Three years ago, Ana Lemus was a single mother with a baby. Unable to afford a home of her own, the 28-year-old decided to move into her parents’ apartment and all their lives improved.
Lemus is part of a growing trend among Hispanic Americans: multigenerational living. Multigenerational households — defined by the U.S. Census Bureau as three or more generations living under one roof — are increasing steadily. A Pew Research Center study found that Americans living in multigenerational households rose from 46.5 million to 51.4 million during the recession from 2007 to 2009. The sharpest growth in multigenerational households was among Hispanic-Americans at 17.6 percent compared to 8.5-percent growth in the non-Hispanic white population.
Divorce or widowhood, sickness, childbirth, unemployment, poverty, home foreclosure and recent immigration are common reasons why several generations may initially choose to live together, according to a Census Bureau report, but families in multigenerational households also experience lower poverty rates and enjoy more familial support. In Hispanic and Asian cultures, for example, caring for the elderly is considered an important duty; multigenerational living helps facilitate caregiving for both children and older family members.
Multigenerational living may benefit a family’s emotional and physical health in addition to its financial security. A survey conducted in rural China found that families in multigenerational households reported greater life satisfaction and less depression than their counterparts in single generation households, according to a study published in the September 2006 issue of the Journal of Gerontology: Social Sciences.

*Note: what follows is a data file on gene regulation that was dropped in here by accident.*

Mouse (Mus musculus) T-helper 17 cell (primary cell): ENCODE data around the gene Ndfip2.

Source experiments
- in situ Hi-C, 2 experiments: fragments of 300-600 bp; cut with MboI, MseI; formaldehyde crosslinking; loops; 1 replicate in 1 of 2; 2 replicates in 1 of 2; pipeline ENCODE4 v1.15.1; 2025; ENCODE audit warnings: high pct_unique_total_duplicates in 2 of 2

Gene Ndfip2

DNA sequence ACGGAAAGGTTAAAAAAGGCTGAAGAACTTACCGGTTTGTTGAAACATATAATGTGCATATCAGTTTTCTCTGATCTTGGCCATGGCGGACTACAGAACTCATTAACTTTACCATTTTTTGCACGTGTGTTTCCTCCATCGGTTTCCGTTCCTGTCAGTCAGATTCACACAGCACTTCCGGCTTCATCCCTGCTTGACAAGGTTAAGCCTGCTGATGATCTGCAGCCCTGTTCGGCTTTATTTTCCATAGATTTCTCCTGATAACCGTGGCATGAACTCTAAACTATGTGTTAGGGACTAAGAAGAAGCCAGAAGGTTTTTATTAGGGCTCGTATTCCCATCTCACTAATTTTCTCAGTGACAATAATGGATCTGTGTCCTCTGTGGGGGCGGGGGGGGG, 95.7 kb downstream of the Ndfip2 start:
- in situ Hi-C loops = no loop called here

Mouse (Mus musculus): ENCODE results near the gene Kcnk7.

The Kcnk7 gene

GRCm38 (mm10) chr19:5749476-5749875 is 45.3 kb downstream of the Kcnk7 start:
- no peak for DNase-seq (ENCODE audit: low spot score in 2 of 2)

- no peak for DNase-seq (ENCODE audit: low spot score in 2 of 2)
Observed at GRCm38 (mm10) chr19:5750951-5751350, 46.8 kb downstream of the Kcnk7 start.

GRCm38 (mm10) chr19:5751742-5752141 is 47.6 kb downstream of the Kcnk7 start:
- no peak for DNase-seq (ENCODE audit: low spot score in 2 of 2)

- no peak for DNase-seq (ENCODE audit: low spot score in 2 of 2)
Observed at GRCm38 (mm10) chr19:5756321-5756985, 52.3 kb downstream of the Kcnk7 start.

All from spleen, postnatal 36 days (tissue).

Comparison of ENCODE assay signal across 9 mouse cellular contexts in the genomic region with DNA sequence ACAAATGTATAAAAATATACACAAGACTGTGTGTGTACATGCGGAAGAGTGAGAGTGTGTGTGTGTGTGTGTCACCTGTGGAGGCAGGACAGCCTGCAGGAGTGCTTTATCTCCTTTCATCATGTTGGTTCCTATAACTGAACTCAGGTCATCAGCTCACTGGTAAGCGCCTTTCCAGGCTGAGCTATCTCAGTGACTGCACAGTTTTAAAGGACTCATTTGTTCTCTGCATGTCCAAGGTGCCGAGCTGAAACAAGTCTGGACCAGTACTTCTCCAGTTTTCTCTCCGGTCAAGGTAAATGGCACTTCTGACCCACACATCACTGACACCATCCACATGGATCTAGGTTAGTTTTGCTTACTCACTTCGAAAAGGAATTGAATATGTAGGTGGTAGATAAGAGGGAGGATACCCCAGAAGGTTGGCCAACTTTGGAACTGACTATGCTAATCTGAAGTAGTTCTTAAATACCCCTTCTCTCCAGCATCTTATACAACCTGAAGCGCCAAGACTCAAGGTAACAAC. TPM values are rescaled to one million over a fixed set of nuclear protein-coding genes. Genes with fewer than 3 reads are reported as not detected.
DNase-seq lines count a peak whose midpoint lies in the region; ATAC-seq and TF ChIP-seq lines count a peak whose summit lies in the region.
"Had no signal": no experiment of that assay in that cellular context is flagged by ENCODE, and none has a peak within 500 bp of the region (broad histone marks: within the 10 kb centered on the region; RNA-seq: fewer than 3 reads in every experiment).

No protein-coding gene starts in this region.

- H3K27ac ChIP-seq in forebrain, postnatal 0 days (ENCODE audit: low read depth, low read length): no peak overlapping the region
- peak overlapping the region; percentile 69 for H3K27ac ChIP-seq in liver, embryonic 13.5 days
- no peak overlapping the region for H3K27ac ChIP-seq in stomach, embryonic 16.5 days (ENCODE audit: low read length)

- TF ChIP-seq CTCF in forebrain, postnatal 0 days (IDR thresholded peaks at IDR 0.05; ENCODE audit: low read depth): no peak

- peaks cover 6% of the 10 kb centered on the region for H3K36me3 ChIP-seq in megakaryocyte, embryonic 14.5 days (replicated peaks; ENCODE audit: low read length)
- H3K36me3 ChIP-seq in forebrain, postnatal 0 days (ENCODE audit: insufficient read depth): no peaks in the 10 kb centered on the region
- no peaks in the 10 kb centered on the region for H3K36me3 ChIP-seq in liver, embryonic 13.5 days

When Angela Tunales’ parents separated, she invited her mother to move in with her in Dallas, Texas. Today, 39-year-old Tunales provides her mother a rent-free home in exchange for help with groceries, cooking and childcare. Tunales and her son are both overweight. Her father has diabetes and her mother has high blood pressure and is a breast cancer survivor. Tunales credits her mother with the good eating habits the family has adopted. Tunales’ mother now prepares healthier Mexican and American dishes for the entire family.
“We used to eat white flour tortillas. Now we eat wheat. And we don’t eat fast food. My mother makes most meals from scratch,” says Tunales. “We have replaced processed foods with more organic ones.”
Lemus’ parents are both in their early 60s and have high cholesterol. Lemus says her parents have adopted healthy eating habits, which they have passed down to her 3-year-old daughter. “Now we see a lot more greens on the table,” says Lemus. “My daughter sees the broccoli, the green peas and she still sees the carrots. That’s what she likes.”
Lemus and Tunales face challenges living in the same home with their parents and children, such as a lack of privacy and living space, but the benefits outnumber the difficulties. Both families are building stronger relationships, enjoying better health and getting ahead financially.
Neither family plans to change their living arrangements any time soon. Tunales says for now her 68-year-old mom will stay with her. “I didn’t think it was going to be permanent. It just turned out that way.”